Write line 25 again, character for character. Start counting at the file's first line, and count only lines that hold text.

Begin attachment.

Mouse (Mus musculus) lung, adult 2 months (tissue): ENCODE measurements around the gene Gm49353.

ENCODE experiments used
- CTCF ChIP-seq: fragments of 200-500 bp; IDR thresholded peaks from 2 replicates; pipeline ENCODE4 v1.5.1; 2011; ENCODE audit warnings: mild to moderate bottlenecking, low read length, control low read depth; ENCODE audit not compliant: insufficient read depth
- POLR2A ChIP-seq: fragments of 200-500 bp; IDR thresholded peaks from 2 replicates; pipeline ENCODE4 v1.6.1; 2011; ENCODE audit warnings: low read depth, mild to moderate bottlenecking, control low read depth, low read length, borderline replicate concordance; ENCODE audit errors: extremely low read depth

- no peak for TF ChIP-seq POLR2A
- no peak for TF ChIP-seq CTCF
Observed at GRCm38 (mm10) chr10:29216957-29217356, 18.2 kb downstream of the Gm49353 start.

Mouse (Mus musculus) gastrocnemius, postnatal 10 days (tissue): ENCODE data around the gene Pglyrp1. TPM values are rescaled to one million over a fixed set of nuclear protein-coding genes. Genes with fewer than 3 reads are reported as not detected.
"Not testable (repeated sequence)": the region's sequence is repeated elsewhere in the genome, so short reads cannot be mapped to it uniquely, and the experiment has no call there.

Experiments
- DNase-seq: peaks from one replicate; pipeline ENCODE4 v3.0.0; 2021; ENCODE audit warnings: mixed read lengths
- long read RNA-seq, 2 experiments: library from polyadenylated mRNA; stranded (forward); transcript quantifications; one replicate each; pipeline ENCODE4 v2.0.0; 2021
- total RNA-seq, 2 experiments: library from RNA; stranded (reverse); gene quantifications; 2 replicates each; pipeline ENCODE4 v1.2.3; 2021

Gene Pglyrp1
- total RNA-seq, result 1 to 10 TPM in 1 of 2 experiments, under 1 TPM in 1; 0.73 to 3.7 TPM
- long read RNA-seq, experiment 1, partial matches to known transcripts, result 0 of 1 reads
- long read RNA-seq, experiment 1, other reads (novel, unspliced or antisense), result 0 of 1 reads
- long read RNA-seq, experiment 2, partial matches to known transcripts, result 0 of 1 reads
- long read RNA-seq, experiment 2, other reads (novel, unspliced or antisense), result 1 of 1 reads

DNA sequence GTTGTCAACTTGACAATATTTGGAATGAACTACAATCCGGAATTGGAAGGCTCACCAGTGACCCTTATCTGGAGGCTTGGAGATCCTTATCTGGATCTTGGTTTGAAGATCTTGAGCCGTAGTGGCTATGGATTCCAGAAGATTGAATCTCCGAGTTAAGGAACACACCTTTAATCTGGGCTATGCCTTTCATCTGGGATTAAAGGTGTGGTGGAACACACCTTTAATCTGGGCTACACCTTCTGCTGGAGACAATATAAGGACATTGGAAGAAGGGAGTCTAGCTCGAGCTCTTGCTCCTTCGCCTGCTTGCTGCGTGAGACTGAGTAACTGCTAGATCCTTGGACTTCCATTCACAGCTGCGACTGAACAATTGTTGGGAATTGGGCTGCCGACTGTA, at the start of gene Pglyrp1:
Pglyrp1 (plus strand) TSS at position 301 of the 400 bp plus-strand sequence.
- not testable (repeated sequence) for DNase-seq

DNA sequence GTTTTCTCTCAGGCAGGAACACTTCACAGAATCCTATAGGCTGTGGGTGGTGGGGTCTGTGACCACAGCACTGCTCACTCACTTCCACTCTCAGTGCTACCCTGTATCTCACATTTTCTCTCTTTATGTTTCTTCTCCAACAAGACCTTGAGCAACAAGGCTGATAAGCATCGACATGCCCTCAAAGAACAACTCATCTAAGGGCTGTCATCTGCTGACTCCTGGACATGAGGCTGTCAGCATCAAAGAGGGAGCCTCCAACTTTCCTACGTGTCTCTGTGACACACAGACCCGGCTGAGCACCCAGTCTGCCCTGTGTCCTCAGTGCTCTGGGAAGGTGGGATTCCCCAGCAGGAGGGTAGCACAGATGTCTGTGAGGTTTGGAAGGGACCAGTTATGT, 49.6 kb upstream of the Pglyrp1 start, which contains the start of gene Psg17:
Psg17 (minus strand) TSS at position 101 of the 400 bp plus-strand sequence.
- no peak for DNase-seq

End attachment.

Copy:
- no peak for DNase-seq